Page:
Caravanserai’s sensational Santana tribute at Hard Rock
The sizzling, searing sounds of Santana poured out of Vinyl at Hard Rock Hotel & Casino Saturday night, with the zesty Latin groove spilling out onto the casino floor, attracting a steady stream of concertgoers as the night went on.
Bay Area Santana tribute band Caravanserai played a high-energy set in its first appearance at the year-old venue. The seven-member band featured a variety of percussion, bass, keyboards, and of course, electric guitar, tearing through a wide selection of the legendary guitarist’s greatest hits. The combination of spicy Latin beats and blazingly fast electric guitar made for an enjoyable evening for a Vinyl crowd of all (adult) ages.
Leo Herrera did justice to all of Santana’s hallmark licks, shredding away on a pair of lovely Paul Reed Smith electric guitars, fingers flying over the manufacturer’s signature flying bird fret markers. I particularly enjoyed Caravanserai’s rendition of “Samba Pa Ti,” the tune that first attracted Herrera to Santana’s playing, he said. From cascading arpeggios to hovering notes of seemingly endlessly sustain, the bandleader offered up a dazzling display of virtuoso guitar work.
Frontman Alfredo Lazo brought an excellent energy and intensity to the stage, particularly as this was his first show with the band.
“We found him on the way up on the side of Highway 50,” Herrera joked to the crowd. “We hired him because he said he would put on chains for us.”
The singer stomped around stage, pointing at the crowd and playing an assortment of hand percussion instruments as he growled out vocals to songs like “Smooth” and “Corazon Espinado,” a black fedora pulled low over his face.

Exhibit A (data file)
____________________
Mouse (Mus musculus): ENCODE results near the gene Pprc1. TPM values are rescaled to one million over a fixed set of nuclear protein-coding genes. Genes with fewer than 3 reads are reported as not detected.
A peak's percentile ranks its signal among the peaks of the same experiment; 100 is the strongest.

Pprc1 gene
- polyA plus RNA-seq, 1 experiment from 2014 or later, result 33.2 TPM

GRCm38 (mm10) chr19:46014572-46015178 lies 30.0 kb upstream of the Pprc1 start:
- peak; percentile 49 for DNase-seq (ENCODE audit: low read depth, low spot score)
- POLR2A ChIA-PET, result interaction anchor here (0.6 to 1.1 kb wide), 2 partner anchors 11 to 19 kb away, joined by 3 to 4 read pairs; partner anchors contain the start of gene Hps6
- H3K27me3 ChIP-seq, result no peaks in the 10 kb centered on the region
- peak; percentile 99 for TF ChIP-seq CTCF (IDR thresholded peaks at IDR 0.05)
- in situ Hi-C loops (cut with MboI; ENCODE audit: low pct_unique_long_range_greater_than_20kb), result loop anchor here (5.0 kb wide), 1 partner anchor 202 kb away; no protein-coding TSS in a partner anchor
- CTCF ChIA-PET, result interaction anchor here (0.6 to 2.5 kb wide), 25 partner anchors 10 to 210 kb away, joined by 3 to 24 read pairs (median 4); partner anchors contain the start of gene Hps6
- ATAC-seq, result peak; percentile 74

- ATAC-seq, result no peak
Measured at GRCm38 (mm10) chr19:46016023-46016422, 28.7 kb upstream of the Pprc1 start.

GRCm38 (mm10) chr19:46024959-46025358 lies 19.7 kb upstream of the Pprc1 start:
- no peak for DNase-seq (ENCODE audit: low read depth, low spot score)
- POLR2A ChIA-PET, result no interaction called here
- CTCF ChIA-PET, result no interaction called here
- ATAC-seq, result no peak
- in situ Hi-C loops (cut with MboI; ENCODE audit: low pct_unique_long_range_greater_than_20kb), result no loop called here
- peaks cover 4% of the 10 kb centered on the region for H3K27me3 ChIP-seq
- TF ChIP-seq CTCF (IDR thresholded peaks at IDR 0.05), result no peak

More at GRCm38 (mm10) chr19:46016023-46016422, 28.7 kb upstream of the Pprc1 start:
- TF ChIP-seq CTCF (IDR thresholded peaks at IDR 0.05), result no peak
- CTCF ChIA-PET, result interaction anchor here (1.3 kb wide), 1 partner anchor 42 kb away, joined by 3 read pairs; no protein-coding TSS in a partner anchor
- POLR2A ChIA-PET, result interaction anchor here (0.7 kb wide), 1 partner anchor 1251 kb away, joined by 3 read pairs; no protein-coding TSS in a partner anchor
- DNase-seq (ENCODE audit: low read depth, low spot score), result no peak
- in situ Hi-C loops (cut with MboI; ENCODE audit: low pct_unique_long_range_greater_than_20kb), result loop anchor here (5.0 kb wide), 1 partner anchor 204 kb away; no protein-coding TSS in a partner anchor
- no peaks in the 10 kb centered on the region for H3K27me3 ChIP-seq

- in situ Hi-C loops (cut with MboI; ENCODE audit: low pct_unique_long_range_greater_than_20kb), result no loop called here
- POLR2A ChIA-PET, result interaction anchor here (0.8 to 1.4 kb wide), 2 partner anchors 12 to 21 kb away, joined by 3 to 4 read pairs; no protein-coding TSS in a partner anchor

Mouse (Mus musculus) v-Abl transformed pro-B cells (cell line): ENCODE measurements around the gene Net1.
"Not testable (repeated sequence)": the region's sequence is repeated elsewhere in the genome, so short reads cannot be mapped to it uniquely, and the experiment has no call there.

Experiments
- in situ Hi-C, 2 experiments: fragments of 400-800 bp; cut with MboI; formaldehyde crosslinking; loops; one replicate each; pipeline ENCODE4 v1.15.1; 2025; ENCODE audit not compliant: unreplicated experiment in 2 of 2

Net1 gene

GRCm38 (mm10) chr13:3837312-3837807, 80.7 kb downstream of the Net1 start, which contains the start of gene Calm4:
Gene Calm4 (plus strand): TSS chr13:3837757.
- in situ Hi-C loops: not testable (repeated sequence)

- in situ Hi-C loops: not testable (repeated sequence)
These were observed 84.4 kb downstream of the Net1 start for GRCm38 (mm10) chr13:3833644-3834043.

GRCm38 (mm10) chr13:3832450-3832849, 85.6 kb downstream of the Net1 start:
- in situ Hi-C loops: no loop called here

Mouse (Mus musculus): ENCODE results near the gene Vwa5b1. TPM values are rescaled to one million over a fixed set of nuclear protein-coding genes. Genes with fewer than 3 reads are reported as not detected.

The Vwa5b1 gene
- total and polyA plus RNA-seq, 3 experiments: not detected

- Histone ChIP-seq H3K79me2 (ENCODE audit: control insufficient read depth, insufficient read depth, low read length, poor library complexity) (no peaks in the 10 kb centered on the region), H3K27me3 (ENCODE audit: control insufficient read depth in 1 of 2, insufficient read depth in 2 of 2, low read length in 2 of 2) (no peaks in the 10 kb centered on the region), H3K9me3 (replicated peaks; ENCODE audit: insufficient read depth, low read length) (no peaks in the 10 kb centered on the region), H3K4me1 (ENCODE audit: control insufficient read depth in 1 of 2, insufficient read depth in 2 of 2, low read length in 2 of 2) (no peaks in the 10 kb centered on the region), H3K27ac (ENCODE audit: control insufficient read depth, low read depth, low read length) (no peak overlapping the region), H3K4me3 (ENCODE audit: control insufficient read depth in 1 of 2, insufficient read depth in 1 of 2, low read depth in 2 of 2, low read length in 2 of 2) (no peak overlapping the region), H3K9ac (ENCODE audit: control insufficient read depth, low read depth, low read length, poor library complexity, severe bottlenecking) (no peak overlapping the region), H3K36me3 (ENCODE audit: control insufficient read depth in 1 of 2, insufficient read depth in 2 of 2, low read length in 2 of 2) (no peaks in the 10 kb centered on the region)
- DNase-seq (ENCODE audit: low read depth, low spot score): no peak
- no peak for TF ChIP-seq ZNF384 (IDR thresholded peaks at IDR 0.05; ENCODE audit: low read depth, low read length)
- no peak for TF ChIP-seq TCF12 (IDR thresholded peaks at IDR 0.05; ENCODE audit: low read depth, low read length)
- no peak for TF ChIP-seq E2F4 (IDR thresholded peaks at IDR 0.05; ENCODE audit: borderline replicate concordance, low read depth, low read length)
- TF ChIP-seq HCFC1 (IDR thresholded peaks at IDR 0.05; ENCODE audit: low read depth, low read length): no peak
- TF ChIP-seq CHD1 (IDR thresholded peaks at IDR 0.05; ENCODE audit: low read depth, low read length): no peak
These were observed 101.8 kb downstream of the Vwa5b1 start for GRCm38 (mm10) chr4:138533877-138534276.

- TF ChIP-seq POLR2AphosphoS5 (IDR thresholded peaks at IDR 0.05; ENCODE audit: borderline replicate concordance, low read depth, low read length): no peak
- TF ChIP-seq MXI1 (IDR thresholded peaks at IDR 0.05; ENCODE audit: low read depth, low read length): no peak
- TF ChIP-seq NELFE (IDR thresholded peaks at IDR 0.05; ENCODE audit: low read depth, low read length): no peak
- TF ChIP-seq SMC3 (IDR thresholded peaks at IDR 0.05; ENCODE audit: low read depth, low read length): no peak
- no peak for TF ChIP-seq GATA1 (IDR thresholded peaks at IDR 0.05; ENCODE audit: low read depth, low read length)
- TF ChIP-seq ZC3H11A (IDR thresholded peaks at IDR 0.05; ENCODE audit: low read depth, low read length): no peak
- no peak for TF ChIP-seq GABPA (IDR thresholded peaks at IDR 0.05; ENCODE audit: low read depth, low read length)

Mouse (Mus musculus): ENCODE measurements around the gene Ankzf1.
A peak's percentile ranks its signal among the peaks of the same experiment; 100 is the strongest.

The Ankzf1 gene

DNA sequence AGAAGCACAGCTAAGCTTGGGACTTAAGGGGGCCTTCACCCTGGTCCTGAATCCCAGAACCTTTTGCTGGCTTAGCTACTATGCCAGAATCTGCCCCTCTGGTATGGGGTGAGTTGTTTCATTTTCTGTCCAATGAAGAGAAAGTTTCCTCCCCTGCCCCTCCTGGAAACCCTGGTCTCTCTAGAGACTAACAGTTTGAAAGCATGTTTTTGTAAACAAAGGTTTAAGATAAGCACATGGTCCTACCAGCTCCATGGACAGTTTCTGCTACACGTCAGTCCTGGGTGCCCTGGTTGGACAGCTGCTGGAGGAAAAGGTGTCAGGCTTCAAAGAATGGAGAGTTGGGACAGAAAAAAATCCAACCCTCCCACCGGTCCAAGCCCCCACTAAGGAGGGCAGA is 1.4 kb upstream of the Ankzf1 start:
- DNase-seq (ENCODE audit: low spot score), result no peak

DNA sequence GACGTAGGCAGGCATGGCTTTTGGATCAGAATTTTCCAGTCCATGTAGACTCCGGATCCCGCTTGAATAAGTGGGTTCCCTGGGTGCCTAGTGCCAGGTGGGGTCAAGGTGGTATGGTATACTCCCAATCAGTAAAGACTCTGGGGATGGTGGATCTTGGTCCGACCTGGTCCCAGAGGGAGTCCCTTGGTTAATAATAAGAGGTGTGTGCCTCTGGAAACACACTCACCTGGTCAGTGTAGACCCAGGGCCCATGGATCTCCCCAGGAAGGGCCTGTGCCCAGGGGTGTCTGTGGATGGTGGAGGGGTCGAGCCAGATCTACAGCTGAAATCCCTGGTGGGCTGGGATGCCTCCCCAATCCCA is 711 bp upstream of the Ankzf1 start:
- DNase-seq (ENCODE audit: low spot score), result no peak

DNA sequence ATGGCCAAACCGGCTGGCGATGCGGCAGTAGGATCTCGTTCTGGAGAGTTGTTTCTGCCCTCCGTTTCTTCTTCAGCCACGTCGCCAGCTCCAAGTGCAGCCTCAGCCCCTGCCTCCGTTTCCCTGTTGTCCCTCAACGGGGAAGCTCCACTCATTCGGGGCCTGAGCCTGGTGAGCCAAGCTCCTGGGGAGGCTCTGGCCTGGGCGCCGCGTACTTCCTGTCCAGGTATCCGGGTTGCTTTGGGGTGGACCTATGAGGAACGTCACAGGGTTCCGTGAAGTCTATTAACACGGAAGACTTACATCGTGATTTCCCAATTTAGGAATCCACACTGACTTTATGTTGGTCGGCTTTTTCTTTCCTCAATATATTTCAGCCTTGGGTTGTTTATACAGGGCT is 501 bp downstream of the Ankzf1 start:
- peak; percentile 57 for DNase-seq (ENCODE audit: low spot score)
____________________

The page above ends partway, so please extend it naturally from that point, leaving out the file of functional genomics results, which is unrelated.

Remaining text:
Numerous band members contributed, with Herrera, bassist Ray Uribes and keys man Bernie Bersamina providing background lyrics and lead lines as well. Bersamina sang lead on “Primavera” from Santana’s absurdly platinum, Grammy-devouring 1999 album “Supernatural.”
Caravanserai shares some home roots with Carlos Santana; Bersamina and drummer Vernon Eakin grew up in San Francisco’s Mission District, home to the famed guitarist, playing music in the same venues and barrios where Santana got his start. Aiken played in a band with Santana’s brother for several years.
The house system in Vinyl sounded great, blasting out the intricately varied and layered percussion, the thumping bass, and the driving, rolling organ and keys, with Herrera’s soulful guitar notes cutting through the mix at will. The stage’s stark metal scaffolding and swirling lights painted a picturesque backdrop for the colorful characters of Caravanserai.
The up-tempo, exotic blend made for an irresistibly danceable evening, as couples twirled and swayed. An excited crowd featured Tahoe’s usual assortment of fun-loving concertgoers, including a gal with 4 feet of dreadlocks who filled out a considerable chunk of the dance floor with wild gyrations and contortions, even knocking over a few dance partners at times. Best outfit goes to the gentleman in a seasonally festive two piece suit; it was bright blue, with horizontal red and white bands of snowflakes, elk, and other winter patterns crossing the outfit from collar to heel.
“Do we have time for one more?” Bersamina called out to Herrera as the show neared its end.
“Let’s do that one song you like,” the guitarist said with a chuckle.
Just like that, the slow, sultry organ notes of “Black Magic Woman,” began to flood over the audience. Fans roared and began to move their bodies in rhythmic, spirited fashion.
To see more images of this show, visit Kurt Johnson’s websiteHERE
ABOUT Josh Sweigert
Josh grew up on the California coast with a deep appreciation for bluegrass and string band music as well as the great outdoors. A guitarist and singer, he plays solo acoustic gigs in South Lake Tahoe.